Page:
The latest U.S. GDP number released the morning of the call showed only 0.5% growth, which Sorenson called anemic even within the context of the fairly moderate U.S. recovery from the recent recession.
“The question for all of us, including for you, is do we expect the U.S. economy to perform at higher growth rates in the quarters ahead,” he said. “We do.”
There was profoundly negative sentiment in the early part of 2016, he said, but that has improved significantly. Statistics for employment and growth suggest the economy is poised to perform better than that 0.5% in the first quarter, he said.
Sorenson described hotel performance within the U.S. as a series of short stories about individual markets. Houston, Texas, was weak because of the oil and gas sector. New York City is hurting because of supply growth and the strength of U.S. dollar’s impact on international arrivals. San Francisco was strong because of the healthy U.S. digital economy.
“When we roll all these anecdotes together, the view about these markets, what we see is a collection of short stories, but not a common theme, let alone the same author,” he said. “So our view as reflected in our continued 3% to 5% RevPAR growth guidance, is we expect the U.S. economy to bump along with moderate GDP growth, and therefore moderate occupancy growth which, when combined with ADR growth, should deliver 3% to 5% RevPAR growth for the year.”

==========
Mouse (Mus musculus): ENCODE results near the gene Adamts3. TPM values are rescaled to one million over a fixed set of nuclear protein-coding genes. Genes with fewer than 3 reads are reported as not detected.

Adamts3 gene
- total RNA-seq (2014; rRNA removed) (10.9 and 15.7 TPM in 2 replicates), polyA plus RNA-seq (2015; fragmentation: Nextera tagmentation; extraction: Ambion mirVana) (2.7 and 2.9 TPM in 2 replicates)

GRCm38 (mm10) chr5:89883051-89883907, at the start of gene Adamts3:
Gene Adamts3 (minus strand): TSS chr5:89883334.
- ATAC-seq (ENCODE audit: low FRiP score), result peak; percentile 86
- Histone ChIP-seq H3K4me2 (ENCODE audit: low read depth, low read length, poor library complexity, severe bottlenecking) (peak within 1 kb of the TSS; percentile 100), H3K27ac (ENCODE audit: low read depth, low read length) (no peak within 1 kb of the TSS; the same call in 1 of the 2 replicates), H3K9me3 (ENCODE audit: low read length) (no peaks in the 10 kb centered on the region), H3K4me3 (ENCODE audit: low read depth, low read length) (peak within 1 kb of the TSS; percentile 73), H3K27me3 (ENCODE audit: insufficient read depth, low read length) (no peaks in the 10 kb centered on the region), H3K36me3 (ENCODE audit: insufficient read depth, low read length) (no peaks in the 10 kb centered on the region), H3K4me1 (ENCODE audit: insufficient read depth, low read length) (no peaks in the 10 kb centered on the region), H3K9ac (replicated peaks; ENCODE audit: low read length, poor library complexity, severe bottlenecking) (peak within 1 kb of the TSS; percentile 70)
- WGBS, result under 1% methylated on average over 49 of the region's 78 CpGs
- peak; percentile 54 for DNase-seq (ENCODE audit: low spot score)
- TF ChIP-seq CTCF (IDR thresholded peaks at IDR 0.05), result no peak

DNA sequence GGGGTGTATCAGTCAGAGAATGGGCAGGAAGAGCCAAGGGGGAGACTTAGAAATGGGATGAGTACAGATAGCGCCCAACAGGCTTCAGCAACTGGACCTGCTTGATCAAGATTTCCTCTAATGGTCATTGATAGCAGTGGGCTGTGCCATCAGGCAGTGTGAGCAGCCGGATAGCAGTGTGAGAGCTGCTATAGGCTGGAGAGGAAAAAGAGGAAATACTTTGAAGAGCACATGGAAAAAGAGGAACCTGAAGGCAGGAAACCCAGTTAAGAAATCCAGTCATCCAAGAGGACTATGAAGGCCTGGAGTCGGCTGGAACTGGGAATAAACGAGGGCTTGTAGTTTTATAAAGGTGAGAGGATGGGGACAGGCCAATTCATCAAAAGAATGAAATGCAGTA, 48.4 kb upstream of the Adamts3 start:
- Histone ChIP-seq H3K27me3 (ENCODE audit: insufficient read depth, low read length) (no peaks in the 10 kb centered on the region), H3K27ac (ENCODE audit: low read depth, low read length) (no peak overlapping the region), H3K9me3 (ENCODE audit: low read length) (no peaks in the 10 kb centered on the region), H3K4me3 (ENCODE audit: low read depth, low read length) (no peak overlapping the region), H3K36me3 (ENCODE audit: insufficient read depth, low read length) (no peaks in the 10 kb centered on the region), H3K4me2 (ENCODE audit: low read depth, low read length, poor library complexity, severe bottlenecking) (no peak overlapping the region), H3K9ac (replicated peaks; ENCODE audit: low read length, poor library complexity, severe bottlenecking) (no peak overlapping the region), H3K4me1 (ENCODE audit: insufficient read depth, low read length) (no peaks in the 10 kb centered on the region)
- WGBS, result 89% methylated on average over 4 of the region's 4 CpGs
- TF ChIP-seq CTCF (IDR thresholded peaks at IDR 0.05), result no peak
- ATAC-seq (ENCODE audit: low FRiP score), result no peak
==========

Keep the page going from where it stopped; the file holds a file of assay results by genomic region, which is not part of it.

Starwood details still developing
Marriott officials aim to have in place by 1 January 2017 a run rate that would allow them to achieve $250 million in synergies for the year through the merger with Starwood, Oberg said. But she also noted there will be some transition costs for the technical systems as the companies will use parallel systems until they merge. Oberg expects systems to be almost fully integrated by the end of 2017.
Marriott officials are excited about the growth opportunities for the overall hotel portfolio after adding the brands together, she said.
“From a unit growth perspective, that first and foremost, we see opportunities there,” she said. “We also see some opportunities through a variety of our partnerships as we think about being a much larger company and ways that as we become stronger and bigger that we’ll be able to capitalize on those. Last but not least, as we look at what we believe we can do on the hotel margin side that we would benefit through our fees through being able to deliver better profits to hotel owners.”
The Marriott and Starwood loyalty programs continue to be a work in progress, Sorenson said. The two will likely run separately for the next two years as company officials work to integrate systems and figure out how to best combine Marriott Rewards and Starwood Preferred Guest in a way that would keep guests excited about the joint program.
Sorenson said timeshare and credit card companies have shown significant interest in how the merged loyalty program comes together.
“We’ll be working to get as much functionality between those programs as we can and eventually, hopefully a full merger, but we’ll see how that goes,” he said.